How the death of a mega-turbine rattled US offshore wind

By Benjamin Storrow, Heather Richards | 04/22/2024 06:36 AM EDT

Three New York wind projects were nixed Friday after GE Vernova canceled a behemoth machine with longer blades and a taller tower.

Infographic comparing the GE Haliade-X wind turbine in size to Eiffel Tower, Washington Monument and Statue of Liberty.

Claudine Hellmuth/POLITICO (graphic); iStock (images)

The wind industry’s global race to make ever-bigger turbines stumbled to a sudden slowdown last week, jarring U.S. offshore wind projects.

When GE Vernova confirmed that it was canceling one of the largest wind turbines ever designed, it signaled a pause in an arms race that for years had led manufacturers to go higher, longer and wider when building towers, blades and other components. Now, that decision is reverberating across U.S. efforts to build wind projects in the Atlantic.

New York canceled power contracts for three offshore wind projects last week, citing GE Vernova’s decision to abandon its largest turbine model, a massive 18-megawatt machine. The timing could hardly be worse. Offshore wind is the keystone of New York’s plan to generate 70 percent of its power with renewable energy by the end of the decade.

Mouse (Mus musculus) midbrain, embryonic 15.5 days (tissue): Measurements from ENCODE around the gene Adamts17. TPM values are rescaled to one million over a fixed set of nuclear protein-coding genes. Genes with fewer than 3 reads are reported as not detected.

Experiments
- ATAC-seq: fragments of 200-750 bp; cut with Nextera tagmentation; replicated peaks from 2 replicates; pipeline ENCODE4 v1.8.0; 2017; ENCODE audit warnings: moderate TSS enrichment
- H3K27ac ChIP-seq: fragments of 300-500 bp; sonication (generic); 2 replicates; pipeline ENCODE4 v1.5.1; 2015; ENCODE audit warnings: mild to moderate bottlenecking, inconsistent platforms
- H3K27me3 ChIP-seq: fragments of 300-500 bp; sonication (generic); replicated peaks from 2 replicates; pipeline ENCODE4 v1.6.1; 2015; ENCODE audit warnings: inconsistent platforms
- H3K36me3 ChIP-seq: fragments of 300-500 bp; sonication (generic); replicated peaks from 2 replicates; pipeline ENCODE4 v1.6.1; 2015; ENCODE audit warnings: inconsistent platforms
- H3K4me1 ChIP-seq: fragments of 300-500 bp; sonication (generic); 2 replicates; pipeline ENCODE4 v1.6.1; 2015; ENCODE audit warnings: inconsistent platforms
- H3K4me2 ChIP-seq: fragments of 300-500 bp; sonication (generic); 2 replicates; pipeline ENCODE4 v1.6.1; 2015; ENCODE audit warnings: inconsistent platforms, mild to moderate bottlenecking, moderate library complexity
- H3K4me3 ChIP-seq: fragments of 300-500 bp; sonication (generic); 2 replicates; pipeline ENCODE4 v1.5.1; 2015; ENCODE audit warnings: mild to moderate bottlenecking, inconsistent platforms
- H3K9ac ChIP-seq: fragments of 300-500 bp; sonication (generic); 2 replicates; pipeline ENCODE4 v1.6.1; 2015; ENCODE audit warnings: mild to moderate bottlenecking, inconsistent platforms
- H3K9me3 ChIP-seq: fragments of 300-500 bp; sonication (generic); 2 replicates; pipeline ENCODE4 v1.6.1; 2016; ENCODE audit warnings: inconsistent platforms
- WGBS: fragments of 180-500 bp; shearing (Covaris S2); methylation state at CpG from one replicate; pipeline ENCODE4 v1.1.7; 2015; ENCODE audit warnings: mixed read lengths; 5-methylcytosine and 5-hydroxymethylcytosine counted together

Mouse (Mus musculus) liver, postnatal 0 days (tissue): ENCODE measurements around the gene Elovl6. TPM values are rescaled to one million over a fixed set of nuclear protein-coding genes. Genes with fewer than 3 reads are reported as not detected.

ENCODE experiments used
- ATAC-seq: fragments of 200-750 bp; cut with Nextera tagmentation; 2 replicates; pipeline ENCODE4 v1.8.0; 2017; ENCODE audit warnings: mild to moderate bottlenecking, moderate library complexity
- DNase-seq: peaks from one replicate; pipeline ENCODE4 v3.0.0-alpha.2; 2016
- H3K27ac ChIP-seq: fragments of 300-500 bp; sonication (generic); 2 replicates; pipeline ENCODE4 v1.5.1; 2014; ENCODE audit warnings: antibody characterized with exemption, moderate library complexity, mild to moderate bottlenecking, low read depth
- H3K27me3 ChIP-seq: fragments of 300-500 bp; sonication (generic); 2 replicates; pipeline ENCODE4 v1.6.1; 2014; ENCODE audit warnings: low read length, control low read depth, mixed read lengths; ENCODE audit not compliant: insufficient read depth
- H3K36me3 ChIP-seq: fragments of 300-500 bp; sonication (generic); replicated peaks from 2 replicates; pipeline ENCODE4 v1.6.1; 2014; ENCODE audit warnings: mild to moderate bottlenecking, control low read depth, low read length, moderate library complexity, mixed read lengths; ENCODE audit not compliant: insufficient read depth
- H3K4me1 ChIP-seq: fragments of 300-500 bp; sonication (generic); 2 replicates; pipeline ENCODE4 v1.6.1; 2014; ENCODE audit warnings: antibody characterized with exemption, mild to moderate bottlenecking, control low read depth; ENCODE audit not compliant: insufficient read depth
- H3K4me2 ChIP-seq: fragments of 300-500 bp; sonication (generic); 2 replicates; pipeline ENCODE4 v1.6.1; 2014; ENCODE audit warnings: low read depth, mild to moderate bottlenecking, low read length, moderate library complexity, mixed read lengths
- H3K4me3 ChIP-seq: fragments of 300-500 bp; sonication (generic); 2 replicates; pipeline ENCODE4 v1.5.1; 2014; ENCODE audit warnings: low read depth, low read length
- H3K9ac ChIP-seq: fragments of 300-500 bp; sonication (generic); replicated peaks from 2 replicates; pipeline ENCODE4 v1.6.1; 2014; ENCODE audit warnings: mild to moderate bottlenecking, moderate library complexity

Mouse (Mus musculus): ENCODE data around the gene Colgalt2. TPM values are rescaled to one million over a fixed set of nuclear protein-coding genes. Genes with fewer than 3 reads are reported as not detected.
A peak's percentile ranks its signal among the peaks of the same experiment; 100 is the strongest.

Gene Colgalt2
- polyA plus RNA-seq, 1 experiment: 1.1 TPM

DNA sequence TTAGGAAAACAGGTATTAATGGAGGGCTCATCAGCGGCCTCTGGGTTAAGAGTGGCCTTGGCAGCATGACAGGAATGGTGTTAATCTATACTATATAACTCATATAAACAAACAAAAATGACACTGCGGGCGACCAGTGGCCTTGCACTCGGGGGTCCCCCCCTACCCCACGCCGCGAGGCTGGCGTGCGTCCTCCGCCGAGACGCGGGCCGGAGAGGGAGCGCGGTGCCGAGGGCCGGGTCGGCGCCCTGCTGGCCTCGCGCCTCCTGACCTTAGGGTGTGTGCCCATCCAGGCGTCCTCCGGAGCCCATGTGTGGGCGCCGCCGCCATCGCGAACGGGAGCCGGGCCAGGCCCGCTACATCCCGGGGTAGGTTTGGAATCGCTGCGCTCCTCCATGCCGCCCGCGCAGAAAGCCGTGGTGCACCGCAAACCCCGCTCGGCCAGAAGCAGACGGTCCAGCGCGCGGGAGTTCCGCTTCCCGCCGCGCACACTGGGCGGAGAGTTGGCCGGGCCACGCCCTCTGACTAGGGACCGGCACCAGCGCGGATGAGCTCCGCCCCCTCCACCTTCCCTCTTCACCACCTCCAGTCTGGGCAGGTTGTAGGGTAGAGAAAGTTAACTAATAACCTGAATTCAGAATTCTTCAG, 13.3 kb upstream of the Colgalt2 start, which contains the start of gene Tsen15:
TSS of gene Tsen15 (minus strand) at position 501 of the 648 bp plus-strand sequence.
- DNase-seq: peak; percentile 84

The canceled projects pushed New York further adrift of meeting its goal. Today, a little more than a quarter of New York’s power comes from renewable sources, the vast majority of it hydropower. Offshore wind was supposed to help the state reach 70 percent, with New York officials targeting 9,000 megawatts of offshore wind capacity by 2035. Last week’s decision nixed almost half of it.